Nationhood and Improvised Belief in American Fiction highlights the ways religious belief and practice intersect with questions of national belonging in the work of major contemporary writers. Through readings of novels by Louise Erdrich, Toni Morrison, Cristina García, and others, this book argues that the representations of syncretic, culturally hybrid, and improvised forms of religious practice operate in these novels as critiques of exclusionary constructions of national identity, providing models for alternate ways of belonging based on shared religious beliefs and practices. Rather than treating the religious history of the U.S. as one of increasing secularization, this book instead calls for greater attention to the diversity of religious experience in the U.S., as well as a deeper understanding of the ways in which these experiences can inform relationships to the national community.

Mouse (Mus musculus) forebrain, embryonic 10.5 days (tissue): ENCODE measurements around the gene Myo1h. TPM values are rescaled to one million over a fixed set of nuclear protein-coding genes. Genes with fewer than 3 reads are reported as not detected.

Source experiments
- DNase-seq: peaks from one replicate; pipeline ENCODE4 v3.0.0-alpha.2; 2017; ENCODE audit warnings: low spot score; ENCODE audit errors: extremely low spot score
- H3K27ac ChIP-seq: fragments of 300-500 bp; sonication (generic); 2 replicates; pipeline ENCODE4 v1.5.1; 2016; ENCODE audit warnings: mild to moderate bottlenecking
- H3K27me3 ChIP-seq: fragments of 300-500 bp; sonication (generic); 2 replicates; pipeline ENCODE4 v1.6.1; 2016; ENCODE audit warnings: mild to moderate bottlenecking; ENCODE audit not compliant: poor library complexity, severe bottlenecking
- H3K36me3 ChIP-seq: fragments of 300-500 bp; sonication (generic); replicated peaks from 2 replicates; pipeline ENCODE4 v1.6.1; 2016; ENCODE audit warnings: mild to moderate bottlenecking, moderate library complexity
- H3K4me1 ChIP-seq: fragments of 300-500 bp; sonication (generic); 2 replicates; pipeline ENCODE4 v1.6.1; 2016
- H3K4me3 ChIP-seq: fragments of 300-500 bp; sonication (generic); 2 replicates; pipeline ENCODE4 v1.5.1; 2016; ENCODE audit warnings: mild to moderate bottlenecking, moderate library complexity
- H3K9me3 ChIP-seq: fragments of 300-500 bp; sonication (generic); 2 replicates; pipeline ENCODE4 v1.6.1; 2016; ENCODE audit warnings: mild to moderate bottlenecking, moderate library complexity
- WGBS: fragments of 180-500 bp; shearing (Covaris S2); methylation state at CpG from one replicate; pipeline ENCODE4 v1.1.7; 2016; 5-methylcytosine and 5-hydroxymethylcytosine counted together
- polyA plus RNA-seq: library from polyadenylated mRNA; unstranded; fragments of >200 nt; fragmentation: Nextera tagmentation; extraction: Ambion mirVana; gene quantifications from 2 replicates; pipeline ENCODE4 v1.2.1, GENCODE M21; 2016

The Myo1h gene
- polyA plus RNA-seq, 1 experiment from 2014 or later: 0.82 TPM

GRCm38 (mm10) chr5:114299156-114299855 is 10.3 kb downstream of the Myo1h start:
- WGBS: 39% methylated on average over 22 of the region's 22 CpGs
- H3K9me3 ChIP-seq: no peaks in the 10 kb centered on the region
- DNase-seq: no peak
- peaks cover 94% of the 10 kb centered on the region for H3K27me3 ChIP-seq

Ann M. Genzale is assistant professor of English at Hostos Community College, City University of New York.
Introduction: Postsecularism and Contemporary American Fiction
Chapter 1: Religious Syncretization and Survivance in Louise Erdrich’s Reservation Novels
Chapter 2: Unchurched Preachers and Wanton Women: Spirituality, Community, and Nationhood in Toni Morrison’s Beloved and Paradise
Chapter 3: Religious Performance in Diaspora in the Novels of Cristina García
Afterward: Toward a Global Postsecular Studies
Ann Genzale’s important new book changes the way belief has been understood in American fiction. Incisive and elegant chapters explore improvised spiritual practices and their transformative potential in modern and contemporary fictions. These sharp analytical essays expose the exclusive and exclusionary nature of national myths of identity; as a whole, this original study also uncovers forms of spiritual community that thrive in culturally hybrid spaces.